What many visitors to Paris don't realize, is that this museum, which sits just across the street from the Grand Palais, and which is not so little at all, offers free museum entry year-round to its permanent exhibits. The other oft-unknown little tidbit about this wonderful Parisian place is that it has one of the most charming garden cafés in this part of Paris. Indeed, since it is located just off the Champs-Elysées, you can often try to think of an inviting, classy but not too Champs-Elysées-expensive place to relax in around here. Keep in mind though that while the setting is fancy the food here is not. Meals are served in a sort of lunch box or snack box style which is another reason why the prices here are so reasonable. It's a wonderful spot to catch your breath or enjoy a light lunch or both. And since the café is in the inner courtyard of the museum, you are sure to be sheltered from noise, traffic and other possible urban annoyances.
This terrace spans part of the length of the Tuileries, the part closest to the Louvre and within view of its iconic Pyramid. The main, or indoor, part of the restaurant is the on-premise restaurant of the Musée d'Arts Décoratifs that is just next to the Louvre but not part of it. Of course you don't have to pay for entrance into the museum to enjoy a meal or an afternoon coffee/tea/snack outside here. The terrace has tables and chairs set up on the inner courtyard side of the address which is where the Tuileries span. Where else but in Paris can you enjoy a salad or a coffee and slice of Tarte Tatin while gazing directly at the Louvre's Pyramid on one side and the vast expanse of the Tuileries gardens on the other?
Rated by locals as one of the prettiest terraces in Paris, this restaurant, which is an Art Déco style pavilion, features a gorgeous terrace that butts up against the length of the beautiful Parc Montsouris in the 14th arrondissement. You will mostly find locals and business people dining here for lunch, especially on days when the weather is favorable (meaning, do reserve in advance!). Sébastien Dagoneau, the chef trained under some of the city's greats including Alain Senderens, formerly of Lucas Carton, and offers refined choices such as foie gras served with a chutney of tropical fruits and sides such as baked macaroni with foie gras. Their wine list offers good choices that go along well with the "noble ingredients" of his menu.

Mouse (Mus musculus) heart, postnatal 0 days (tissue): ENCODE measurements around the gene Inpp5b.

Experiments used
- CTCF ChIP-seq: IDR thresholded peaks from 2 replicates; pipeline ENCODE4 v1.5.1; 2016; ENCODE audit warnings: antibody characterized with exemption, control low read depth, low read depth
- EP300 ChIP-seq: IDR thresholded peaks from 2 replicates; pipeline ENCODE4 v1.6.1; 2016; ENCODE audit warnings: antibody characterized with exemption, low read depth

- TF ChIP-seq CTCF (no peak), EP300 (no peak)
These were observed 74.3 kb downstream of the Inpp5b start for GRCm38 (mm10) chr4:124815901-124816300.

Give yourself the pleasure of actually entering into and savoring this landmark pavilion, built in 1900, which has graced the Champs-Elysées for the past more than a century ever since. In summer, it is even more sublime since it opens up its outdoor terrace, in the garden-facing outdoor patio, to welcome both lunch and dinner diners. Since this is Lenôtre, you can be sure that you will enjoy some of the best dishes Paris has to offer: poultry braised with sweet spices served on a bed of stewed tomato and eggplant; a minestrone of vegetables with lime-basil roasted prawns... for dessert you won't want to pass up their vanilla millefeuille that comes in a size enough to feed two.
The landscape artist Guillaume Le Jardinier helped create this little piece of floating paradise that stays docked at along the bank of the River Seine just underneat the Pont-Neuf, on Notre Dame side of the bridge. The restaurant features not just one, but two large terraces and is an ideal spot from which to admire the setting of the Parisian sun against a backdrop of all the beautiful bridges that span from that point all the way to the Eiffel Tower. Bistronomy is the best food description meaning you will find your basic bistro fare jazzed up a bit with finer products and a nouvelle cuisine touch. There's something about dining on this barge on the River Seine that sets it apart from the others. Maybe it's the location or maybe it's that the owners, Grégory Lentz and Jérome Schabanel, who also own Lapérouse, know what they're doing.